Many of the great men and women throughout history… George Washington, Abraham Lincoln, William Wilberforce, Gandhi, Mother Teresa, Nelson Mandella, Clara Barton, Winston Churchill, etc. were Servants.
For example, Abraham Lincoln has often been referred to as a “Servant of the People.” Lincoln exemplified the heart of a servant throughout his life. As president of the United States, Lincoln often concluded his letter with the phrases, “Your friend and servant,” “Your obedient servant,” and “Your humble servant.”
Lincoln is honored today as one of the greatest presidents in U.S. history. Lincoln led the nation as a humble servant.
So, if you want to be great in sales, be like Abe. Become a Servant.
In the profession of sales, the person who chooses to serve the needs of the customer has a distinct advantage over the person who chooses to serve only himself.
Servants listen attentively. They ask great questions because they seek first to understand and then to be understood.
Servants pay attention; they write things down and they remember them because they want to honor the customer or prospect by doing so.
Servants do every task with equal dedication.
Servants are faithful and they are trustworthy. They do what they say they are going to do.
Who wouldn’t want to do business with a true servant?
The profession of sales is ultimately about selling something. I get that.
Highly effective salespeople use their time wisely.
They don’t pursue business relationships with people who don’t represent legitimate business opportunities. They prioritize their time and energy in order to maximize results.
However, the truth is that they can’t always know which situations represent opportunity and which ones don’t. So, the SERVANT enters into each potential selling situation with a SERVANT’s heart.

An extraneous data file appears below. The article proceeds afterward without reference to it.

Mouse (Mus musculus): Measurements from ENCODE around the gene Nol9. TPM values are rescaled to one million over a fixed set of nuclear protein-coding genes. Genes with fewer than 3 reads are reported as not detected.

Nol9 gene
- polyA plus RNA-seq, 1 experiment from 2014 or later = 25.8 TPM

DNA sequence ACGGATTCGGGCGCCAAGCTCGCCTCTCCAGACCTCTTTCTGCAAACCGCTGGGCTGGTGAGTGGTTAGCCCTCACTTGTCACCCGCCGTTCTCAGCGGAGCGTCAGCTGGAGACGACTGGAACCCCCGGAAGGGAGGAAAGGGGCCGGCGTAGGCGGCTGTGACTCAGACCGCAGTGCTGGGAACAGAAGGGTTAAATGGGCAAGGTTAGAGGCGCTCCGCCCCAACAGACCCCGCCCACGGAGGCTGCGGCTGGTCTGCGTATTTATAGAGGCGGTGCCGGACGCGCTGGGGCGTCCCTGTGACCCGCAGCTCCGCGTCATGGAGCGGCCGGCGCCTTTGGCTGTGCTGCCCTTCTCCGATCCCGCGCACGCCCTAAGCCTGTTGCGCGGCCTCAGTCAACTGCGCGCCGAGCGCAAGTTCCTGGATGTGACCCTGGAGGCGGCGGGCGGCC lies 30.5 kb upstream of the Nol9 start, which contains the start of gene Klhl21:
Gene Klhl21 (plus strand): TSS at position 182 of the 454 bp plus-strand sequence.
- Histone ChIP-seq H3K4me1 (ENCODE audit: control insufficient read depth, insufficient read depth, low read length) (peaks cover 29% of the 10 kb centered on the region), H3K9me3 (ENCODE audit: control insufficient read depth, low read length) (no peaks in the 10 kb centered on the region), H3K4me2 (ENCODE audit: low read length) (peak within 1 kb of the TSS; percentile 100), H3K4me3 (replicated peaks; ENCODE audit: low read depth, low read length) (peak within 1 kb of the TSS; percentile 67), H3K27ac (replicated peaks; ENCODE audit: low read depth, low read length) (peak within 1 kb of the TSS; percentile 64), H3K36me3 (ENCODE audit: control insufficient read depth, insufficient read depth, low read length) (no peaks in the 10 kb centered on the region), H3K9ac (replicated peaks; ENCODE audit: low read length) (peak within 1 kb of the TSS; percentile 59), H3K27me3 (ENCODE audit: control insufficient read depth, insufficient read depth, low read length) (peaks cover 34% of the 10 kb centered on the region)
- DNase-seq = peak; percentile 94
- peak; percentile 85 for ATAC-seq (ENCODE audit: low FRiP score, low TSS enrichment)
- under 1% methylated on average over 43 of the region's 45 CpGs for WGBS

The SERVANT has an authentic desire to serve. The SERVANT is focused on serving the needs of the person sitting in front of him.
If and when it becomes apparent that there is no selling opportunity, the SERVANT makes the decision not to continue to pursue the business relationship. However, in the meantime, the SERVANT has served and a life has been touched.
I encourage you to use your time wisely by serving.
Benjamin Franklin found great success in business, science, and government. He was said to have more friends than any man of his century. All this, he believed, was due to his lifelong efforts to become more virtuous. He believed that “those who will work each day to practice virtue are sure to be both happy and successful in life.”
In today’s business world the evidence of the need for character abounds. Exaggeration, manipulation, and even outright lying are all too common in sales. The SERVANT salesperson is different. The SERVANT prizes good character because he believes at his core that this is the best way to live life.
The SERVANT applies the wisdom of people like Abraham Lincoln, Mahatma Ghandhi, Benjamin Franklin, Mother Teresa, William Wilberforce, Jesus and Nelson Mandella specifically to the noble profession of selling.
So, if you want to find great success in life, build great character, like Ben did.
Strong character develops a moral compass to guide all behavior. Outside sales people are, well… outside; they are away from the office and out in the business community. In many cases, they are the only contact the customer has with the company. They are the face of the company.
When you conduct yourself with good character, you represent your company well, for the long haul. You earn the trust of the customer and over time you have the opportunity to become a “trusted business advisor”.
Character is defined as “how you act when no one is looking.” So when a person of good character is representing a company out in the business community, his behavior will be consistently good. His behavior will follow his character.
Who wouldn’t want to do business with a person of good character?
Good character creates a positive, joyful attitude. When a person’s behavior is consistently good, that person enjoys peace of mind which creates a joyful attitude.
Serving others is a more “profitable” way to live than being served. A person who is “other-centered” rather than “self-centered” will experience more joy in life. This positive, joyful attitude will show through. Consequently, the person of good character will be more effective in dealing positively with others, including prospects, customers, and fellow employees. They will exude a positive countenance.
Joy shows on their face. Joy shows up in their conversation. Joy prevails in difficult situations.
Joy is not dependent on external circumstances. Joy springs from within. What a tremendous reward for living a life of good character!